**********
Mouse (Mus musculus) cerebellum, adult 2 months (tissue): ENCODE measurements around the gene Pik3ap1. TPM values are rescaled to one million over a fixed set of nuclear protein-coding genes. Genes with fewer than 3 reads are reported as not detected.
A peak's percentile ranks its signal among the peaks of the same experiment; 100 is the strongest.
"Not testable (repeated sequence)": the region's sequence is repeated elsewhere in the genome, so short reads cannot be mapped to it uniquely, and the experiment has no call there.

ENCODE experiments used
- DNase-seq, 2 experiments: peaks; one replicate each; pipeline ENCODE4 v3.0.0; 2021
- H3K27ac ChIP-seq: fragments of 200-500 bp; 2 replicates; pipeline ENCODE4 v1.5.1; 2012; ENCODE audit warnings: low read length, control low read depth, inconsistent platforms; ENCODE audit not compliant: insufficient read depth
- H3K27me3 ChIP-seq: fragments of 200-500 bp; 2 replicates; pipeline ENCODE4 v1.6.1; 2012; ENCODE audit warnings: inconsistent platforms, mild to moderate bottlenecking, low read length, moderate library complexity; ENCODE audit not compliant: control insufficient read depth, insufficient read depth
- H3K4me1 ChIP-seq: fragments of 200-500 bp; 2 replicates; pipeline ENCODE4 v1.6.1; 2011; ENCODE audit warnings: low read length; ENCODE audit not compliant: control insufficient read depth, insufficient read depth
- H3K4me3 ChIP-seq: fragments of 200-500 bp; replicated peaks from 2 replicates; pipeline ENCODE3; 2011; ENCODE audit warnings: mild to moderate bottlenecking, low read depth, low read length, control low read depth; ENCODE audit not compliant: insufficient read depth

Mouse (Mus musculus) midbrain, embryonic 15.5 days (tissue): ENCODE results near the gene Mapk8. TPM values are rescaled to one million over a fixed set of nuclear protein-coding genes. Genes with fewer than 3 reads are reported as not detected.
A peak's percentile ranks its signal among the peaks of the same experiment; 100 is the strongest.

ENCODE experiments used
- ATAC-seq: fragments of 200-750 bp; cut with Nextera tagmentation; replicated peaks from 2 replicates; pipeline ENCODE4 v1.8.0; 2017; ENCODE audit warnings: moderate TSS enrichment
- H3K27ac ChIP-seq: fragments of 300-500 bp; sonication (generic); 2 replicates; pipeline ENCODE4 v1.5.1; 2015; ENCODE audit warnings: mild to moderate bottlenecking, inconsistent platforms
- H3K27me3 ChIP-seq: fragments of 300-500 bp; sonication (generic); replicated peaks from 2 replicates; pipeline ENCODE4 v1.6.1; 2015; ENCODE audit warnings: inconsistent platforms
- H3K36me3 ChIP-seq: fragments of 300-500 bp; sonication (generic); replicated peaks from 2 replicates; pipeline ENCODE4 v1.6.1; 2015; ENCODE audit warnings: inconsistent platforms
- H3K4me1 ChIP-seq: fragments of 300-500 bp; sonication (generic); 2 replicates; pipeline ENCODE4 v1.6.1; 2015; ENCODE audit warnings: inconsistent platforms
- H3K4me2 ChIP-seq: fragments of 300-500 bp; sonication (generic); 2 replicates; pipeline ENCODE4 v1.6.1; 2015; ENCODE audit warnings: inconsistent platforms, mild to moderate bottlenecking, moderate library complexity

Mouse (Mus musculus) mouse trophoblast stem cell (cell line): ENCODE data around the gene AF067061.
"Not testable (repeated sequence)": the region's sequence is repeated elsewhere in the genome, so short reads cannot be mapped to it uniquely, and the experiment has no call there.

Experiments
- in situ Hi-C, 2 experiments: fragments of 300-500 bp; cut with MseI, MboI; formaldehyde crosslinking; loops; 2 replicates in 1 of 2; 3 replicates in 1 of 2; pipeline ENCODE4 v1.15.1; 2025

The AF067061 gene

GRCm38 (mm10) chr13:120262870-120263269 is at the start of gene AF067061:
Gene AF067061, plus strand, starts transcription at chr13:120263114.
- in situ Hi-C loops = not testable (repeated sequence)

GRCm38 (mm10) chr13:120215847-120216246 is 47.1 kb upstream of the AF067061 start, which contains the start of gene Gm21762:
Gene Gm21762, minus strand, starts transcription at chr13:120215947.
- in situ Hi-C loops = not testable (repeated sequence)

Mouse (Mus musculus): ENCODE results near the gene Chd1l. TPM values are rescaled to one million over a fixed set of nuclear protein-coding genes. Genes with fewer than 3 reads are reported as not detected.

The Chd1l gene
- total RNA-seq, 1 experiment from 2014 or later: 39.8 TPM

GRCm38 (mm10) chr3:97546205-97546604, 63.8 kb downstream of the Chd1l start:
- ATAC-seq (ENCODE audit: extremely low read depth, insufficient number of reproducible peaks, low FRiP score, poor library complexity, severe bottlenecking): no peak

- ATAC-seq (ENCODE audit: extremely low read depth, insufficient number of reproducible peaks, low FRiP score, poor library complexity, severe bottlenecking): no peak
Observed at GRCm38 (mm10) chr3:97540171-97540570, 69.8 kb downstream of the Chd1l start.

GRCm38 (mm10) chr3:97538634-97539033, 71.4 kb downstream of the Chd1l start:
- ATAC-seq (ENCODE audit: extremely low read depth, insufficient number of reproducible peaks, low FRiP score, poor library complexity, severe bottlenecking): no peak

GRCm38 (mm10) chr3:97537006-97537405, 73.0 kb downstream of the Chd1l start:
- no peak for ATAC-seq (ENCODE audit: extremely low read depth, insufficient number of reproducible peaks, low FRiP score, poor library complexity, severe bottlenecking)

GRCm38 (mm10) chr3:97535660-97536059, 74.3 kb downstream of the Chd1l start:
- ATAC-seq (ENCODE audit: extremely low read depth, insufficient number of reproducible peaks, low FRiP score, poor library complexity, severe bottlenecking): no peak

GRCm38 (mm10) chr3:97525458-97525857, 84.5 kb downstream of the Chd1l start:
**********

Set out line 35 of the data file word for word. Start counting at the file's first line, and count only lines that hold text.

- ATAC-seq (ENCODE audit: extremely low read depth, insufficient number of reproducible peaks, low FRiP score, poor library complexity, severe bottlenecking): no peak